Northwest Ohio - IS IT or ISNT it time to put down crabgrass preventer??

Discussion in 'Pesticide & Herbicide Application' started by stinky rodent, Mar 21, 2004.

  1. stinky rodent

    stinky rodent LawnSite Member
    from nw ohio
    Posts: 38

    Im hearing all kinds of answers from the lesco rep, the co-op rep, toledo turf rep, and guys on here.. some companies are out and about, some are waiting... with the mild spring we've had in NW ohio, is it too early to put down crabgrass preventer or not... too many varied opinions out there - need some fact... if i can get this done now, i wanty to get it done.. but ive always been told APRIL 1st to APRIL 15 - no exceptions...

    educated help please...
     
  2. Tscape

    Tscape LawnSite Bronze Member
    Posts: 1,372

    The question is when is it too late. Your extension agent can help you with that. If the ground is not frozen you should be fine putting it down now. The product (whichever you use) will only be effective for a certain number of days. The later you put it down, the later it will be effective, which is helpful to your customers. The larger companies are driven by the volume of customers they have. If they don't start early they will not get every client done in time. In this part of Michigan (near Ann Arbor) the first week of May sees temps where they need to be for crabgrass germination. If I have customers sign up in that window, I still sell them the first application, but I switch to Dimension which has post-emergent control on very young crabgrass.
     
  3. kickin sum grass

    kickin sum grass LawnSite Senior Member
    Posts: 628

    right out of the Ohio Lawn Care Association newsletter I just got. Northern Ohio 4-1 to 5-1 is best and southern ohio 3-1 to 4-1 is best. Of course it will very with weather a little.
     
  4. GroundKprs

    GroundKprs LawnSite Bronze Member
    Posts: 1,969

    University studies years ago showed that late fall applications of pre-em were effective the following season. Timing of late fall apps depends on your temperatures in your area.

    Pre-ems are basically broken down by microbal activity, and in northern climates, as temperatures cool down for winter, microbal activity comes to a halt. In my area, any pre-em applied on Dec 1 would still all be there on April 1. Most all of a Nov. 1 app will still be there next spring.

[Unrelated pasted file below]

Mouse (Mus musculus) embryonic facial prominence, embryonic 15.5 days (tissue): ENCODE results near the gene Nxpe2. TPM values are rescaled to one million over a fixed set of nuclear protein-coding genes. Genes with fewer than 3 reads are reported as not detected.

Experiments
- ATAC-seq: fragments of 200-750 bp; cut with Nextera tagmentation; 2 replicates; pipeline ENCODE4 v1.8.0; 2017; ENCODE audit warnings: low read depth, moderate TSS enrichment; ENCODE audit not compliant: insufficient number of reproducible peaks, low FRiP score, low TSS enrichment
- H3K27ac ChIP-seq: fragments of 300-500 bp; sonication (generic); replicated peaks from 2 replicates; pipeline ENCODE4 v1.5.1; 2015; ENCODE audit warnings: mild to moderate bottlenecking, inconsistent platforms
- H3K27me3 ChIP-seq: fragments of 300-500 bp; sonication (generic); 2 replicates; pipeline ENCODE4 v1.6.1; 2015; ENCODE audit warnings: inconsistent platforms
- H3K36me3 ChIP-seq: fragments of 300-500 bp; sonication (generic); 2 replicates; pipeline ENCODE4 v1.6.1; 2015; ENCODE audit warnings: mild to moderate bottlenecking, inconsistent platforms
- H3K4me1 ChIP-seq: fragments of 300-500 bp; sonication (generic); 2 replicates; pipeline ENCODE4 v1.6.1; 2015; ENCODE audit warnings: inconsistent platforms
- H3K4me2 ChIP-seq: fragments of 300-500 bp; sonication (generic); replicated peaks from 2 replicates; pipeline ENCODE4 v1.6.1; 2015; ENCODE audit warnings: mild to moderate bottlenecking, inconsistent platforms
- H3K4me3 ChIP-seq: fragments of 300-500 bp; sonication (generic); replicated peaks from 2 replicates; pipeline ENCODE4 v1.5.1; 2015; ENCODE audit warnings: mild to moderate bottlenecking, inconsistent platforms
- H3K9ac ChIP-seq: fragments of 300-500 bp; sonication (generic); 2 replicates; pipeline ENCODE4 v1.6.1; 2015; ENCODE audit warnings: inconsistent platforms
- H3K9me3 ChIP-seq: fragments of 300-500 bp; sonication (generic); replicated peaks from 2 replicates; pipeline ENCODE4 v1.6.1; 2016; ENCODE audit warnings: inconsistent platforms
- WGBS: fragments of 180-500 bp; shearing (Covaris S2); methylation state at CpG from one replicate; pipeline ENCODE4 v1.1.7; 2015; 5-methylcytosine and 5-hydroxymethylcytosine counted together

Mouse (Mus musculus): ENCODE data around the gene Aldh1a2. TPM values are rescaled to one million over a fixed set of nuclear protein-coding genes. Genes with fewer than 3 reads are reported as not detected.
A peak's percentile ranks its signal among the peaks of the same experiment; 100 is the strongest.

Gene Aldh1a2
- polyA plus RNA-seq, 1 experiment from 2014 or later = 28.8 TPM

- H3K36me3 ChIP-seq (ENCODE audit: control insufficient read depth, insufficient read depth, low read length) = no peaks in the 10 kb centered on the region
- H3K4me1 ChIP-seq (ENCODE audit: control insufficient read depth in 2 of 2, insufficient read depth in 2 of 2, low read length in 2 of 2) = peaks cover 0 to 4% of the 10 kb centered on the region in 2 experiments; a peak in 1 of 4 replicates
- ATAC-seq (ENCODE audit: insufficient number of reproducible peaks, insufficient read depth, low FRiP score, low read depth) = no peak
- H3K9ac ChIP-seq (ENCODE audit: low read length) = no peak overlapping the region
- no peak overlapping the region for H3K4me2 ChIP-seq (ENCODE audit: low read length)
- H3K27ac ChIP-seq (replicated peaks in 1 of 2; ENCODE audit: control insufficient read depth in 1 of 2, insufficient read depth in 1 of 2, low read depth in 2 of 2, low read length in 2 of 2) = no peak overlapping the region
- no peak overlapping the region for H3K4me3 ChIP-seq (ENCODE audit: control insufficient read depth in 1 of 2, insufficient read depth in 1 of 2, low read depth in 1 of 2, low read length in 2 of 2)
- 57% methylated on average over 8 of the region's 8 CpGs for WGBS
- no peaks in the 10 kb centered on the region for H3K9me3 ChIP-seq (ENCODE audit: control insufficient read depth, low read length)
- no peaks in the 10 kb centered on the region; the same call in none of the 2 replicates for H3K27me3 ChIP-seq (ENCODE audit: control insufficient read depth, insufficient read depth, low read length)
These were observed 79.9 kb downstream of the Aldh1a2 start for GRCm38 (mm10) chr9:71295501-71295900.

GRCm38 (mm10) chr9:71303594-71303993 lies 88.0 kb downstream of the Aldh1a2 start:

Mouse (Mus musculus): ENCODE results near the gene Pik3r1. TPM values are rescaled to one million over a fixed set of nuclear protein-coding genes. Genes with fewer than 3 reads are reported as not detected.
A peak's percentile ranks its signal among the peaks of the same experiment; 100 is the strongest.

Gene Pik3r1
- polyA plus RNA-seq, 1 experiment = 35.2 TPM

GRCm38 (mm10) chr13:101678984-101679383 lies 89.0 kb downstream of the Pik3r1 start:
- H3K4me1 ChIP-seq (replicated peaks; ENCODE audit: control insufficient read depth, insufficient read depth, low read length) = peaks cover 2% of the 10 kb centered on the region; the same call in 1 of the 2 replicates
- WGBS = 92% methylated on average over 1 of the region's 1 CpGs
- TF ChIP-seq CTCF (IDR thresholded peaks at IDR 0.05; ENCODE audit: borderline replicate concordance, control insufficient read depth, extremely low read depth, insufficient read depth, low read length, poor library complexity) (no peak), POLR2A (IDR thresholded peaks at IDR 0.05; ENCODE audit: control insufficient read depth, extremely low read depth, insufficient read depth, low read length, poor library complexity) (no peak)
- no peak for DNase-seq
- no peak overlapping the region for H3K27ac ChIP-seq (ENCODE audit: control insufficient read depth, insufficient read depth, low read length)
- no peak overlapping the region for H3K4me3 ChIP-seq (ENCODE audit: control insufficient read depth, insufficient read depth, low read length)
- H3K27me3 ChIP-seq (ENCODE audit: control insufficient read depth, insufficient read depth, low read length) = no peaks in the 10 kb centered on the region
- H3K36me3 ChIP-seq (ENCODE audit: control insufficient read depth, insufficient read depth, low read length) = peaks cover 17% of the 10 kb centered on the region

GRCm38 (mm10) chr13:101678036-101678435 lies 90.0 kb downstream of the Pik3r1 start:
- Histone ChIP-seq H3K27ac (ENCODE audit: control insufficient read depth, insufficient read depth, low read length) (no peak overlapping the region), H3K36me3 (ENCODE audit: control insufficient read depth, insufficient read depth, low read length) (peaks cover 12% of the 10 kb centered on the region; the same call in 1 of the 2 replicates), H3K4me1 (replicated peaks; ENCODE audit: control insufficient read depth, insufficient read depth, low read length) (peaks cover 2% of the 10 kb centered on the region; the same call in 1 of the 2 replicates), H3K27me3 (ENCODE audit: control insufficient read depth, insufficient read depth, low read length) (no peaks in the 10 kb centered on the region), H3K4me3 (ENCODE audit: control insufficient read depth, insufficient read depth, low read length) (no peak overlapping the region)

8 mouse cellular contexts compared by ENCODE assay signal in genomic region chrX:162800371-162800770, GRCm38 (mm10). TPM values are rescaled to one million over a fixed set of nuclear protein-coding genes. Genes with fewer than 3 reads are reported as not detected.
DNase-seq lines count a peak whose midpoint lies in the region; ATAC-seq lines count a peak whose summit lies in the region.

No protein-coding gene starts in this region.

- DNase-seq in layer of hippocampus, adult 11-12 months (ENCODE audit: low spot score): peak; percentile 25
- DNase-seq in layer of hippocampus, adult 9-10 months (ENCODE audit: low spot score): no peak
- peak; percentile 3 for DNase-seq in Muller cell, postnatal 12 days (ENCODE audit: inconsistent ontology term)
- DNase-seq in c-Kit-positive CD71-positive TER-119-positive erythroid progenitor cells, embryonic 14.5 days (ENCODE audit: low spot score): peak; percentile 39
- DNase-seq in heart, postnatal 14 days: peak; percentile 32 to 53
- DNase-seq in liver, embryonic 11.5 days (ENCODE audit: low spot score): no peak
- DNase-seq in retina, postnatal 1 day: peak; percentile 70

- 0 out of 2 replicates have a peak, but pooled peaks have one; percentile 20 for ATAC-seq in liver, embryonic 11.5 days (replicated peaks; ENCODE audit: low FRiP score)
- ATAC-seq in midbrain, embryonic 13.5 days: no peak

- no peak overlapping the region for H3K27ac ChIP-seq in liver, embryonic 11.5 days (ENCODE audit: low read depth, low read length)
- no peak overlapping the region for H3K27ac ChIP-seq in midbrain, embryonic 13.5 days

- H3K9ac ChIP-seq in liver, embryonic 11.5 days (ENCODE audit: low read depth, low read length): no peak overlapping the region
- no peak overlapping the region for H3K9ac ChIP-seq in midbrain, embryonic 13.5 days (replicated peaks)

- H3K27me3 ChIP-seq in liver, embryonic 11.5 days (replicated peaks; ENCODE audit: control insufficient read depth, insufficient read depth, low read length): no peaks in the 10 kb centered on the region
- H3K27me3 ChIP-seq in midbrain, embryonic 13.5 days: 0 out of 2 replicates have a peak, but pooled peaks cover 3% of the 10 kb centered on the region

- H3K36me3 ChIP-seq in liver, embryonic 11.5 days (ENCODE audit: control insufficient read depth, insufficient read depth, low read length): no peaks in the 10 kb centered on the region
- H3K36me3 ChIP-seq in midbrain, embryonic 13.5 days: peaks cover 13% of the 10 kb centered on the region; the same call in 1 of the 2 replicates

Bottom line, with most pre-ems, you never need to worry about being too early. But too late can often be a problem.
     
  5. 2 man crew

    2 man crew LawnSite Senior Member
    Posts: 403

    Groundkprs,

    I'm not second guessing your statement. I'm just wondering if there is any information on results with large snow fall conditions or heavy spring rain with frost still in the ground? Would this have any effect on a late fall or early spring pre-em applications?
     
  6. GroundKprs

    GroundKprs LawnSite Bronze Member
    Posts: 1,969

    2 man, I don't have time to research an exact answer for you. That would be a good question to ask your state turfgrass extension people next time you see them.

    I would not apply to frozen ground, because it could likely wash off, or get concentrated in low spots, stressing the turf in those areas. But as long as ground is not frozen, and temps are low - therefore no microbal activity - you can apply. But once applied and watered in, pre-ems by their nature bond in the first 1/8" to 1/4" of soil. Rain or snow will not move them, but I think excess rain at more elevated temps can help increase active microbe populations, therefore speeding the degradation of the chemical.

    Here last year we had excessive rain in late spring, and my Snapshot in parking lot gravel beds was not as effective as long as normal. I don't think the rain itself caused this, but the rain enhanced environmental conditions for a quicker breakdown of the barrier.
     
  7. lars

    lars LawnSite Member
    Posts: 117

    Use the tried and true methods as when to apply your preemerge's. Apply when the petals the forsythia begin to fall.

    Crabgrass will begin to germinate when the soil is 50 degrees or above measured in the upper half inch of the soil. It is best to take your reading in the morning.
     
  8. stinky rodent

    stinky rodent LawnSite Member
    from nw ohio
    Posts: 38

    thanks guys - your help is greatly appreciated !!
     
  9. Saw in one of the trade mag that crab will germinate when soil temps is between 50 and 55 degrees at the 2 inch depth. I believe that info was from penn state or ohio state

    In early 80's, I saw some research where crabgrass needs minimum of 3 consecutive days of 55 degree soil temp at the 3 inch depth. I have used this method for @ 20 years, and have never been burned! I always chech the soil temp at sunrise in normal turf density!

    Now must of the time I used this on gc turf, so I could water in immediately, didn't have the problem with soil warming up quicker along walks and driveways!

    Goosegrass needs @ another 5 degrees to germinate. Again, this method will give you a few days to apply, and is the drop dead date to prevent crabgrass!

    I basically agree with groundkeepers about late fall application of pre emerge, except I believe it slightly reduces the length of control! You must take into account what product and rate applied to determine the length of control!
     
  10. kootoomootoo

    kootoomootoo LawnSite Platinum Member
    Posts: 4,369

    I tell everyone up here in Northeast OHIO
    it must be done by the last week of March.
    Last year it got warmer earlier and I noticed crabgrass germinating on some of the new accounts we started in April.
    2nd or 3rd week of march would be ideal.
     

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